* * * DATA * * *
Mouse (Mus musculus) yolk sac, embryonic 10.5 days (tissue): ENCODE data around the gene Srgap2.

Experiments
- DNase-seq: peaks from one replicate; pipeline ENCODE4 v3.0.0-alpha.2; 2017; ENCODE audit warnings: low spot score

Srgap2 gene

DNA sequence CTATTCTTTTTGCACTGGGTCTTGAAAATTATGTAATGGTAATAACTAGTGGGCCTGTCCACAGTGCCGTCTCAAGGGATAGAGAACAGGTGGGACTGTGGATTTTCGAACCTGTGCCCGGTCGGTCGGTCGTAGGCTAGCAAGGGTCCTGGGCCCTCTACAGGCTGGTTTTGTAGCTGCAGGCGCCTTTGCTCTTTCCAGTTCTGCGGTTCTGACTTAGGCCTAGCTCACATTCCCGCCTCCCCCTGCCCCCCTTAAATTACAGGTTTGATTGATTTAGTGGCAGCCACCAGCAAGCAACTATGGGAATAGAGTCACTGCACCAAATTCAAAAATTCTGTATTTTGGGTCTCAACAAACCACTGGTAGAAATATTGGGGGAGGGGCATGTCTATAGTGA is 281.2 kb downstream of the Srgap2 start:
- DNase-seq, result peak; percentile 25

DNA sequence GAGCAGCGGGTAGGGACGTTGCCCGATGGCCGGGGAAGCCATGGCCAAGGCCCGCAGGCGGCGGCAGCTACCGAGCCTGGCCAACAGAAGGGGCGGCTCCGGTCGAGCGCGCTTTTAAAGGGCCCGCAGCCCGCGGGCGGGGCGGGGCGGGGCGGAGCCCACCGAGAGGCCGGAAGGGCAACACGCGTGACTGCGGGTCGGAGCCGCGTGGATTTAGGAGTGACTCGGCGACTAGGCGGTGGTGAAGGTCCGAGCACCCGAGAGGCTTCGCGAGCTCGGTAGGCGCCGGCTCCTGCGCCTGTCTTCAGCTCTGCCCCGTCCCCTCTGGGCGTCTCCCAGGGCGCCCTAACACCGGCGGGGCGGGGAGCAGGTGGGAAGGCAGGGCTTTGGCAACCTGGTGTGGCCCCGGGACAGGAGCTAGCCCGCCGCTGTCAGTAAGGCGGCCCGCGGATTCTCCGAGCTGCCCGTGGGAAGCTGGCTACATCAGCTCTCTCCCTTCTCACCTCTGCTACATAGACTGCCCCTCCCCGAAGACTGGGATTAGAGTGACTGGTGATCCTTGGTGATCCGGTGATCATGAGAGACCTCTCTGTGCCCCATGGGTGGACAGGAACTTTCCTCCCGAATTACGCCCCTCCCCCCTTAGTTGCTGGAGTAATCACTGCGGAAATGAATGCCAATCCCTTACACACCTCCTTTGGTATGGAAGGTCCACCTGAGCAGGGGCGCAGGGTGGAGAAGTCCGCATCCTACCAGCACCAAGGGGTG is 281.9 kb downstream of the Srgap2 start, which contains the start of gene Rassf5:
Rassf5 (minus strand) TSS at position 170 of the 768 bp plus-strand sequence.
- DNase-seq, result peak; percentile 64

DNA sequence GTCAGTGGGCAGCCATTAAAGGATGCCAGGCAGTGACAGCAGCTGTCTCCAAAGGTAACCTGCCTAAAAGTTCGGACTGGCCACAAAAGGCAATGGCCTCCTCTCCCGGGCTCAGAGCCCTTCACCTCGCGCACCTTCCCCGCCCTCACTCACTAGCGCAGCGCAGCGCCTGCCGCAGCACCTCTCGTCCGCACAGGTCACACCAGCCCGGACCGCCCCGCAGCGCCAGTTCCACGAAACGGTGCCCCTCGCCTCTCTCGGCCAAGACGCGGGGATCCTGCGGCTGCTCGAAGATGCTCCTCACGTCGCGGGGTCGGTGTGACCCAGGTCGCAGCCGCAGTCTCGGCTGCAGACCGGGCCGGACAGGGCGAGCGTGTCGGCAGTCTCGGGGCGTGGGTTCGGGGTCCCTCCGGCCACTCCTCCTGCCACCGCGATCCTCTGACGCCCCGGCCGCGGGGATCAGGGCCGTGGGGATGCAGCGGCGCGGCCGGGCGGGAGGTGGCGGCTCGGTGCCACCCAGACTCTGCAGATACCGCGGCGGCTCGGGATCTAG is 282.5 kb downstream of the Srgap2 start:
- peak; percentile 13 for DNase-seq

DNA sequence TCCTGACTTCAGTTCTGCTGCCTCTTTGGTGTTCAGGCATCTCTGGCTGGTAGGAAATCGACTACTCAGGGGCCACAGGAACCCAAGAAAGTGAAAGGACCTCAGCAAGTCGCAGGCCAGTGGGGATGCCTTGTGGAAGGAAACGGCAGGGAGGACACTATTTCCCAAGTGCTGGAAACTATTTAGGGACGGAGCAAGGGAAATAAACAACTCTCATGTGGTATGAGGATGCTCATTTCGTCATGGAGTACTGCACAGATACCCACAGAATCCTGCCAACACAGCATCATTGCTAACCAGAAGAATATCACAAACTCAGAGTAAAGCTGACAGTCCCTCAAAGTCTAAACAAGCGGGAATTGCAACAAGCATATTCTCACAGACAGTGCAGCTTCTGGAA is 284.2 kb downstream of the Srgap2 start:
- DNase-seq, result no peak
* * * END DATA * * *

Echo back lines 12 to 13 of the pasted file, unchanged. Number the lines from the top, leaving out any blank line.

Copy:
DNA sequence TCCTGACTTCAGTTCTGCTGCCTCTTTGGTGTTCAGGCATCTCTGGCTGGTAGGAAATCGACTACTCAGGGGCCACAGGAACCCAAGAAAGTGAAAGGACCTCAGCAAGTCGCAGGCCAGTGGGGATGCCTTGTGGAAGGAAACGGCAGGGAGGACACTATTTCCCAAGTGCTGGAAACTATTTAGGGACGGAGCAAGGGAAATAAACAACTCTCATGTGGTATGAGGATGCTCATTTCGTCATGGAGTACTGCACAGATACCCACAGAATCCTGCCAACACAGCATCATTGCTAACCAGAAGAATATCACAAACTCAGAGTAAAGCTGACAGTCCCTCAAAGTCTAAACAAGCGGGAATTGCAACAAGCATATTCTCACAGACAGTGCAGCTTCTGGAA is 284.2 kb downstream of the Srgap2 start:
- DNase-seq, result no peak